I am looking for a good source for advancing a line to the 3rd floor of an apartment building. I work in a Dallas suburb where we have many 3 floor apartments. I need to develop training that addresses the issue of efficiently advancing lines to a 3rd floor.


Any help would be appreciated. I have surfed a few online fire sites but havent found exactly what I am looking for.

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I'm not sure what you are looking for, but how is this different from advancing to the second floor? Make sure you have enough hose (I'd consider using the 400' unless I was really close to the front door) flake it up the stairs, zig-zag it on the top landing, and go get some!

I guess the only really different bit is you can't flake it up the stairs, so you need to have a bloke on the landing feeding you hose. Since I was always the bar-man, that usually was me.

I've got a million drill ideas. Drop me a message and we can talk.
All of our engines have aerials and for the most part are capable of extending a waterway to the 3rd floor landing. With a change in configuration the waterway can be used as a standpipe. Our preconnects are 200'. We also have the option of using 3" with a gated wye on the end and extending handlines from it.

I'm wondering what the best option is, aerial waterway vs. preconnect vs 3". So I'm looking for opinions and/or training material that specifically addresses this issue.

Certainly the third floor is not much different from the second floor from the perspective of advancing lines but at some point the difference in distance/elevation does make a difference, for example stretching a line to the distant Charlie side of an apartment building, or roof for that matter.
I'd really like to hear the rest of the gang weigh in on this.

Personally: I'm a huge fan of the pre-connect, less junk to break/coordinate/go wrong. At 200' you might come up short. Flying standpipes and running out 3" with a gated wye should of course be practised. I've seen them done very quickly on the fireground. Hell, get the crews together and run a few iterations each way, see what works!
My plan exactly!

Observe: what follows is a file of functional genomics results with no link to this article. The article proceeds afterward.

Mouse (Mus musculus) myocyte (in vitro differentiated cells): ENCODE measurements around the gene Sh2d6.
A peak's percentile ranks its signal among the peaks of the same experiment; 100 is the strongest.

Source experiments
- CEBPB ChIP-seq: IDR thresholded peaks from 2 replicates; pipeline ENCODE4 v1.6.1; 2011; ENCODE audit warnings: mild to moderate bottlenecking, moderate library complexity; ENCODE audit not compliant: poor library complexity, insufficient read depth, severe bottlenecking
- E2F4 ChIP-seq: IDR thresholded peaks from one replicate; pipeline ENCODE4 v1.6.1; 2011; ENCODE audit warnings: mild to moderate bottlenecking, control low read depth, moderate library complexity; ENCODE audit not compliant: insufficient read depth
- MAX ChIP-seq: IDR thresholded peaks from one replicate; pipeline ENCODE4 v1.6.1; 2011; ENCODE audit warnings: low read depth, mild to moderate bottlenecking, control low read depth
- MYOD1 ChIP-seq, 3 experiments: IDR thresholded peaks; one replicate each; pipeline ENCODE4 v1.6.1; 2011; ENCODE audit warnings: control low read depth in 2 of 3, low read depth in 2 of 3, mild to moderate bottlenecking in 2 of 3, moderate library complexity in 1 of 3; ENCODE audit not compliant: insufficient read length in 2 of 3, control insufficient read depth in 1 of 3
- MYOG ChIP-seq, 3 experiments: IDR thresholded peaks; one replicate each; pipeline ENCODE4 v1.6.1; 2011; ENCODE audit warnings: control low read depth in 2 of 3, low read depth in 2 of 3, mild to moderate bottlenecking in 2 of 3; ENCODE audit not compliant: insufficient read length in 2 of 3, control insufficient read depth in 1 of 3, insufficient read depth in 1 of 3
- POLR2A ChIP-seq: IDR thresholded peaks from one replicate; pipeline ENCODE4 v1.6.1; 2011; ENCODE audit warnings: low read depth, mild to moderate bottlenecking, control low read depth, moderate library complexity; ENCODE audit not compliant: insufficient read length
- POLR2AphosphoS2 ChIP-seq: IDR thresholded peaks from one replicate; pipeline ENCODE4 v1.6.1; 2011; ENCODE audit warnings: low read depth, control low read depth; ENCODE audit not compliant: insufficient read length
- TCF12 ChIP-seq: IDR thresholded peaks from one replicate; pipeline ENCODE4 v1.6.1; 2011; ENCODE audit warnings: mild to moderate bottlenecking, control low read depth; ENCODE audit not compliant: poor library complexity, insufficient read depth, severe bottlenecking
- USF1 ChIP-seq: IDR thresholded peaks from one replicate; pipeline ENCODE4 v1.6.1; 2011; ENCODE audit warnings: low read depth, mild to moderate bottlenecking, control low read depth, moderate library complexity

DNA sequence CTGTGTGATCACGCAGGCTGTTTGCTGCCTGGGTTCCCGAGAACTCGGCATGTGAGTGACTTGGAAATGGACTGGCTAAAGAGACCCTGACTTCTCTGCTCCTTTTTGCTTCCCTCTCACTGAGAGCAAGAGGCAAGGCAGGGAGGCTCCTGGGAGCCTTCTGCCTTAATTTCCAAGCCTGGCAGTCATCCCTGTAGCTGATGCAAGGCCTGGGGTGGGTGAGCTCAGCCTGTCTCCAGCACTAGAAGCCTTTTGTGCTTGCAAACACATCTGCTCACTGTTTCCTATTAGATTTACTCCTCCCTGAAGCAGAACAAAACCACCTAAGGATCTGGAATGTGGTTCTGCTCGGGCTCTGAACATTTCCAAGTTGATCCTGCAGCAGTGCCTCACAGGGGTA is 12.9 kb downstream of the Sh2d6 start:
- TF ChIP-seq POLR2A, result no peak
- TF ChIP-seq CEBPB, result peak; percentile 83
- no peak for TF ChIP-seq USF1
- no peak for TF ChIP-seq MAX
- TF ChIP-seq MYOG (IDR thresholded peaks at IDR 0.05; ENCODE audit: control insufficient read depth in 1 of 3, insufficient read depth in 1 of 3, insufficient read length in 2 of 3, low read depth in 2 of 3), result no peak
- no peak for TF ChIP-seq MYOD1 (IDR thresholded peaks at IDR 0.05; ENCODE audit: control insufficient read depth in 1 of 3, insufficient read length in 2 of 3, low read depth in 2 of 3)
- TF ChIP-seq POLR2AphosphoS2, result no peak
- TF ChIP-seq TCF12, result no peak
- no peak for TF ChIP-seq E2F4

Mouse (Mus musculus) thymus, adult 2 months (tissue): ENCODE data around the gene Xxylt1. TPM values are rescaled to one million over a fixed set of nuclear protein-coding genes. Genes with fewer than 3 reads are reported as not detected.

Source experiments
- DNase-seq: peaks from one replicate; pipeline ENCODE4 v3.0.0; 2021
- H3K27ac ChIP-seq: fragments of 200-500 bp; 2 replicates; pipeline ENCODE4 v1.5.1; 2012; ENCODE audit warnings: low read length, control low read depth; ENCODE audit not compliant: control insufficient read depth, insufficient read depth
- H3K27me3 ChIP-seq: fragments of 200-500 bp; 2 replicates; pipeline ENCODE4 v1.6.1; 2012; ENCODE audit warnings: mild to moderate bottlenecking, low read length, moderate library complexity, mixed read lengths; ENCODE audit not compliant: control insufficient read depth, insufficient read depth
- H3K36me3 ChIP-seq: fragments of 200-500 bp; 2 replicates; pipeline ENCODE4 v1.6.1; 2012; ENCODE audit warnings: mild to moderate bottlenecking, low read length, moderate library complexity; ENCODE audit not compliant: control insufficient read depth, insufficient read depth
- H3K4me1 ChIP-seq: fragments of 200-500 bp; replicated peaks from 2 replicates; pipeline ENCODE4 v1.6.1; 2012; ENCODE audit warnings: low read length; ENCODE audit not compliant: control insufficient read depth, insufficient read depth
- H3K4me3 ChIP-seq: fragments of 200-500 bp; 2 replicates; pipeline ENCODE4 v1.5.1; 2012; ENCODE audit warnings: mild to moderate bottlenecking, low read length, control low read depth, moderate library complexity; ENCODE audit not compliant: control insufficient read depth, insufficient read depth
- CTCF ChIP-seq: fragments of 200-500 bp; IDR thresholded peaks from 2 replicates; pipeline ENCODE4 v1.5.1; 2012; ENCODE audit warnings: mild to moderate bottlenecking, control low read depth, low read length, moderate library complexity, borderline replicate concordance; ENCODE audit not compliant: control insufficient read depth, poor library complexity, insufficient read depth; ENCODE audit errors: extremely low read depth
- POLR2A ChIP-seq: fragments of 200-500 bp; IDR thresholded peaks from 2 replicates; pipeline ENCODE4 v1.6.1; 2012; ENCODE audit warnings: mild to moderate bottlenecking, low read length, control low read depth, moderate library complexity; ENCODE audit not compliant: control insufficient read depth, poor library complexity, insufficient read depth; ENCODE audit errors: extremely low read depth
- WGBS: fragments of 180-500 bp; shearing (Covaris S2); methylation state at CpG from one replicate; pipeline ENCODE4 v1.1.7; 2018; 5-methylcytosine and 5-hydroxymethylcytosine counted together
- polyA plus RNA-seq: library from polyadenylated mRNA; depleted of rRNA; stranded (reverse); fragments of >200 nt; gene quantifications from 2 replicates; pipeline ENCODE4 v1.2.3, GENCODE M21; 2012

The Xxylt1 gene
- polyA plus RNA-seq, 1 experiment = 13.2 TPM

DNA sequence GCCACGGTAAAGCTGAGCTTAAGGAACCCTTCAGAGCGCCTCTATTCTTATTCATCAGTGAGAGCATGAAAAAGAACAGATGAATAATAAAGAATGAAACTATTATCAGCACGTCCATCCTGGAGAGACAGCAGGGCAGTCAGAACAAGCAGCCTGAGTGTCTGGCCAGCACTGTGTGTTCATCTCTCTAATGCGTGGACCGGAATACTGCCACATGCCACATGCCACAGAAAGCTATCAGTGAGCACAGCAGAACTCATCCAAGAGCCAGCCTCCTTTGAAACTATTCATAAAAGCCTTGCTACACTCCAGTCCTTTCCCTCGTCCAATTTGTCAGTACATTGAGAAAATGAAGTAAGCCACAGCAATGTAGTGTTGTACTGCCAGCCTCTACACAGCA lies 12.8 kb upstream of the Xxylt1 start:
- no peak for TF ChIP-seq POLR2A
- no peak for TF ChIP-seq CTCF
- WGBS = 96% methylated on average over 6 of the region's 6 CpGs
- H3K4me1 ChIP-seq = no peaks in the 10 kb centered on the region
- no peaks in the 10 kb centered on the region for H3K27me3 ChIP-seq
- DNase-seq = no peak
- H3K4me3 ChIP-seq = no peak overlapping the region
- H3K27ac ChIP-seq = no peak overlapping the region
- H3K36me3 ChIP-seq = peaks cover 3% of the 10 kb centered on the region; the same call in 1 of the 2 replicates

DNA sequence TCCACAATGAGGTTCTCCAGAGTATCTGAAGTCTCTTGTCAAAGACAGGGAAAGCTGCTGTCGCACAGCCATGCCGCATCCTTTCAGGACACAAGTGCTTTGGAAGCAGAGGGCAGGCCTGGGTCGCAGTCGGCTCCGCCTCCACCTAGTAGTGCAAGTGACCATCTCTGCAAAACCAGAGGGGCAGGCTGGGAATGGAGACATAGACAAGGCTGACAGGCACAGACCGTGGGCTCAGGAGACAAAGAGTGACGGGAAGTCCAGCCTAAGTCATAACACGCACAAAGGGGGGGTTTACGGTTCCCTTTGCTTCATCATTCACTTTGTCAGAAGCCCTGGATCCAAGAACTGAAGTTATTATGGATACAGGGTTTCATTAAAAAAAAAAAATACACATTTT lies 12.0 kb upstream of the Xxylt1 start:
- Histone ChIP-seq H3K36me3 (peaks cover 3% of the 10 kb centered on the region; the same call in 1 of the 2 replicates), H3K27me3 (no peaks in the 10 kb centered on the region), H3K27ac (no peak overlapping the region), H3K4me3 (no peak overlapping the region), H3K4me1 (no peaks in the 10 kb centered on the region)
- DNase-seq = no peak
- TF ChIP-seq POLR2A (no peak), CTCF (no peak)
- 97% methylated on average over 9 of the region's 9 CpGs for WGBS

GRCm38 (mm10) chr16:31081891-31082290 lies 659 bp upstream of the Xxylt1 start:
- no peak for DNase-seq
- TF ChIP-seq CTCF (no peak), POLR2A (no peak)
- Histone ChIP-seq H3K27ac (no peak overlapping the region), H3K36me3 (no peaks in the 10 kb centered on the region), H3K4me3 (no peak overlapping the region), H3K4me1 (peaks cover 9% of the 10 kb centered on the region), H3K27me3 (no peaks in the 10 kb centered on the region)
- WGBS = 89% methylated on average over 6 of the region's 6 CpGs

Thanks for replying
There are several options which can be used. Most likely we would pull our lead line (2 1/2 wyed to 100' of 1 3/4) to the second floor. Flake out the 1 3/4 and use that for attack. The second FF from the pump takes a high rise pack up to connect to the wye for a backup line. In some places a 200' preconnect will work without a problem.

We did preplan on a large 3 story eldery/disabled complex (wood frame, no sprinklers/standpipe) using a portable hydrant/manifold so several 2 1/2's can be attached if need be. We can also utilize the truck as a standpipe, but chances are the crew would be doing rescue and the rig wouldn't be available for such operation for some time.
How about a rope bag..throw it from the window on the 2nd floor landing, fig. 8 on a bite and hoist up the face of the building. You can do the same in the stairwell if it's an open one. Gound ladders and aerials are options too. our pre-connects are 200' also and we go up the face or in the open stairwell.
Not a big fan of tying my tower to the side of a building with a hose line. We have the capability of doing so, but certainly don't make a habit of it.

We would probably take our 400' precon. (200' of 2 1/2 finished off with 200 of 2")
If that didn't cut it we could make up a stretch off the bed using whatever 3" we needed, followed by a gated wye and some 2".
Lots of variables. do you have protected stairwell standpipes? Can you do a drop down? Is it an open stair well that you can pull an extended pre connect up the middle saving a lot of the length of hose and use the rest to go in?

We have a few buildings where we have to to an extended pre connect. We pull our 2 1/2 and connect our apartment bundle ( 1 3/4 with a wye on it) before we enter the fire floor so we can have a full 150' on the floor.
My thought is flying standpipe to 2nd floor and then use 1 3/4 or your standard line to the 3rd floor. The pump pressure requirement to get water through 400' of 1 3/4 and up 3 floors would make it hard to manuever.
Is the fire only on the third floor?

Too many variables for a single answer but if this is a private wood frame non protected (called a triple decker) around here, dependant on the set backs, parked cars, etc. 300- even 400' might not be enough.

We have stretched the 200' blitz line dry to the second floor landing, taken off the pipe and the other firefighter who carried up the 100' 1.75" pack in "the bundle" configuration added on with a gated wye and 100 or 150' feet of attack hose. Next engine in has the option to come up with the hose pack and add on.

On other occassions, we have sent the company in with a hose pack and dropped the butt out the second floor window or deck, to the engineer below for make up. Then advanced up to the fire floor. This is a much shorter route and I will call for it when we have the larger set-back issues. You can even lower a rope and haul up a line, either way.

For most on here..... who have argued to they are blue in the face about entering with a charged hose line, well sorry not to the third or fourth floor, unless you have 10-12 personnel to advance a single line.
Blitz line being a 2.5" line
Well, it depends if you are talking about Garden Style apartments, open stairwells, etc...We have one neighborhood that has two large apartment complexes with nothing but 3-5 floor garden style apartments and we go there for fires on a regular enough basis that one would expect us to be pretty solid with our tactics. The truth of the matter is that your tactics will probably be determined by your building construction and manpower.

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